Bottled Water from Drought Ridden California?

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Kol Drake created the topic: Bottled Water from Drought Ridden California?

The Atlantic -- Why Bottled Water Comes From California, Which Can't Spare Much

Spring water or tap water -- a lot of it is used to produce those plastic bottles of water. heck, the article even states those bottling manufacturers who make 'other stuff' (soda, etc.) use about 1.63 liters of water to make a 1.0 liter bottle of 'other stuff'. Talk about wasting water.

Of course, the article also recounts how 80% of the water usage in California goes to agriculture. Takes a lot of water to make feed for animals; water those animals; turn those animals into McAnimal burgers. And then there is the whole 'standard' farming use.

Got some nice graphics too -- on which parts of the US have the worst drought conditions/water shortages and where all the bottling plants and such are located in California. It's a decent article.

Does seem odd that a place that has had cyclic decade long droughts in the past and having a pretty intense one this year (recommending painting lawns green instead of using the water to keep it alive!) should be handing out water to the rest of the nation. Wonder why their production isn't closed down and shifted to those sister bottling plants in less drought ridden states like Alabama, etc.? Yes, I know -- keep folks employed and all that but -- it does seem kind of senseless... dying for water while handing it out to the rest of the continent.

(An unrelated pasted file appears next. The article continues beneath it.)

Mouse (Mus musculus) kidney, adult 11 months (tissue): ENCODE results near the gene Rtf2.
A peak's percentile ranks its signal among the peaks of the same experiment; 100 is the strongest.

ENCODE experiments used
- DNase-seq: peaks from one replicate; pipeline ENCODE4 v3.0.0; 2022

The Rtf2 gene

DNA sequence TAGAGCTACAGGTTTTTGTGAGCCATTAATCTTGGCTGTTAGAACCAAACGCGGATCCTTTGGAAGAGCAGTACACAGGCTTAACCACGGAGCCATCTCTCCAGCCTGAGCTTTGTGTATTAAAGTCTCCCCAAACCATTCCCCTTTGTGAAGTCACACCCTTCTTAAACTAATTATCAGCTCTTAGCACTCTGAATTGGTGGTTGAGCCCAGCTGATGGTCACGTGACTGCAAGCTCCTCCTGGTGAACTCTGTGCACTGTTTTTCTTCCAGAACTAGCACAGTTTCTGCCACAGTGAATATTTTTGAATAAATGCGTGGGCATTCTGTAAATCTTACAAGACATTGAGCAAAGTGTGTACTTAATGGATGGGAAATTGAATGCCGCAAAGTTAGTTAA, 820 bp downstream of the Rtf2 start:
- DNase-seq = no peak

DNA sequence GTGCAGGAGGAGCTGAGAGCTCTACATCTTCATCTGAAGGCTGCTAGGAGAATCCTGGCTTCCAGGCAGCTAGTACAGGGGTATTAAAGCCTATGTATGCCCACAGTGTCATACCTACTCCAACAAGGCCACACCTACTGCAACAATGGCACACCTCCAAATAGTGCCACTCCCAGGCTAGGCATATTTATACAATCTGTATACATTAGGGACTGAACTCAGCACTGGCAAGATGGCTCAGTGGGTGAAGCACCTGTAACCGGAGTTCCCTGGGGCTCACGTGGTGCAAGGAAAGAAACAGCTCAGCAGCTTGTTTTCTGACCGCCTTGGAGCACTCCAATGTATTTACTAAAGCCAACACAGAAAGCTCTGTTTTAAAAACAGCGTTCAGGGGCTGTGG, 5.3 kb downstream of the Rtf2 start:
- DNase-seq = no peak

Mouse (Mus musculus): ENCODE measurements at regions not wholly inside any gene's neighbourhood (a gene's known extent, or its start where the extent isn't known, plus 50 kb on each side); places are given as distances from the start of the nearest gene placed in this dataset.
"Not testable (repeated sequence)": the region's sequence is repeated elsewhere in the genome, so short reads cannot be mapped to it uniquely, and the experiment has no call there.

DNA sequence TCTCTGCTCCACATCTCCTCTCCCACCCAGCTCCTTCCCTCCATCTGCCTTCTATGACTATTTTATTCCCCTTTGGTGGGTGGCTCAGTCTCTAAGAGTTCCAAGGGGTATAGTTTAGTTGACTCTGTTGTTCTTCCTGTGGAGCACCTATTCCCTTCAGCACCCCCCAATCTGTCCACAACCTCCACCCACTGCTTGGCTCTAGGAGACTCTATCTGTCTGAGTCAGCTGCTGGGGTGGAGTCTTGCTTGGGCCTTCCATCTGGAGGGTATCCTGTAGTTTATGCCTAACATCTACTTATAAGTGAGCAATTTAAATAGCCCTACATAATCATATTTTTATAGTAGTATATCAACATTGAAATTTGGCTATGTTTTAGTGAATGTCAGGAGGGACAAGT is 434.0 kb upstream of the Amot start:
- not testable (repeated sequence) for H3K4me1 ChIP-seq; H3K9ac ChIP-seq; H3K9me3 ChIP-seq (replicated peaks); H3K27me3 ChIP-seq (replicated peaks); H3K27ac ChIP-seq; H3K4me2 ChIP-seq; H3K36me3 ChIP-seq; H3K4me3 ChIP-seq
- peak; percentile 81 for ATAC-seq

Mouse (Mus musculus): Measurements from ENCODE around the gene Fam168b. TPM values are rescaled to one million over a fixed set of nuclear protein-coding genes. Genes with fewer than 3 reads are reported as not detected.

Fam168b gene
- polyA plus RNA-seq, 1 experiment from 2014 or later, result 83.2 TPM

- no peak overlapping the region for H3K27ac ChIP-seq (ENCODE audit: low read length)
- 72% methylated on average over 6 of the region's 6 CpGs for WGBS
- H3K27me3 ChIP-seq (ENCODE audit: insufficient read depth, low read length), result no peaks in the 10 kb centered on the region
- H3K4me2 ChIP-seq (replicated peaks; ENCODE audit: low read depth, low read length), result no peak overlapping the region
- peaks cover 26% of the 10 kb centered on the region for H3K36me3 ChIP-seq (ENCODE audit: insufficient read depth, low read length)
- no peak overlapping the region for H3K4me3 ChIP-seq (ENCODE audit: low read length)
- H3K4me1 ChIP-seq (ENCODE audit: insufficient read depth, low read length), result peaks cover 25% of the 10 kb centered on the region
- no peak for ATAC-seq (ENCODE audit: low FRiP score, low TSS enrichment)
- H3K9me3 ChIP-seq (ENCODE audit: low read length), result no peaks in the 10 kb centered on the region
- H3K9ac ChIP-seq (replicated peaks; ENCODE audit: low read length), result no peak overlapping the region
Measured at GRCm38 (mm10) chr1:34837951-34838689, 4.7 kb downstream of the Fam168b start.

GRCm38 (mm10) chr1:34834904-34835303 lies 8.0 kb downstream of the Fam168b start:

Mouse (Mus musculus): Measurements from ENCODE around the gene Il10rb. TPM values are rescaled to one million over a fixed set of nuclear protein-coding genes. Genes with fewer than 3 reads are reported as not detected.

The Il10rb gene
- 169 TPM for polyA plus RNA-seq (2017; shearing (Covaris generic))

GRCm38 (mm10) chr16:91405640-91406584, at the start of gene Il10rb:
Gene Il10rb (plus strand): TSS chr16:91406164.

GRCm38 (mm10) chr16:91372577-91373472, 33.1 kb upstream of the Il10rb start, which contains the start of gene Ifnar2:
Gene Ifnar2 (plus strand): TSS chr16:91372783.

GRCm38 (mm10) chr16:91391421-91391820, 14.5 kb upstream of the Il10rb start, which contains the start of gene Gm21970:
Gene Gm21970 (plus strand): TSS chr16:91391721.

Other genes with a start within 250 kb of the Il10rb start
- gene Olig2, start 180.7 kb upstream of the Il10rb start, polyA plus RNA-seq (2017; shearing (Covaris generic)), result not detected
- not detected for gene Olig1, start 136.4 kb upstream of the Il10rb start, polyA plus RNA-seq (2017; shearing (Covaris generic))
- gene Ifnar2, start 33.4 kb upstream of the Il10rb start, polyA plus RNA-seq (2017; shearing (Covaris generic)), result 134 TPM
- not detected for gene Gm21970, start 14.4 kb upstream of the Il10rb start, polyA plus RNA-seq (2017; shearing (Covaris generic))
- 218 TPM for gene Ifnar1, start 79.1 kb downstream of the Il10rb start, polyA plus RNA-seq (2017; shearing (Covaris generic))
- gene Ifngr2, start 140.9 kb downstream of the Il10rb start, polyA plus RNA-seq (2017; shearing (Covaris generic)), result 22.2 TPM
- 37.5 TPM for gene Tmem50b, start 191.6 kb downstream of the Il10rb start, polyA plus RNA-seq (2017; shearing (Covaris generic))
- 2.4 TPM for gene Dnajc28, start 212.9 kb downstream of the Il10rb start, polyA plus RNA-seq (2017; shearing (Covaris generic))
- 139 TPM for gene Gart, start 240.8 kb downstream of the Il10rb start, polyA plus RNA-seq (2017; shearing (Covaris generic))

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  • Kol Drake
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Kol Drake replied the topic: Bottled Water from Drought Ridden California?

Re: Farms using 80% of the water

I saw most of a Saturday morning 'fresh food for your garden'/PBS type show and they did ten minutes on a place in Oklahoma that kind of made me sit back and appreciate the forward thinking of the whole thing.
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Aeroponics is a growing method by which plants are grown in a tightly controlled environment without soil and with very little water required. These methods eliminate the use of traditional fertilizers such as animal manure, which has been identified as a source of E. coli and other diseases. Water use is dramatically less than traditional agriculture and tightly controlled and monitored to provide the best and most essential nutrients to the plants in the safest and most efficient manner.

The controlled environment of the greenhouse protects the plants from uncontrollable outside elements such as adverse weather conditions and insects, helping to greatly minimize the need for pesticides and herbicides. Only organic pesticides and herbicides are used when needed. This means that the produce is fresh, safe, nutritious, and available throughout the year.

If nothing else, this makes tons of sense when thinking about conserving water in drought conditions and still being able to produce large output for local users.
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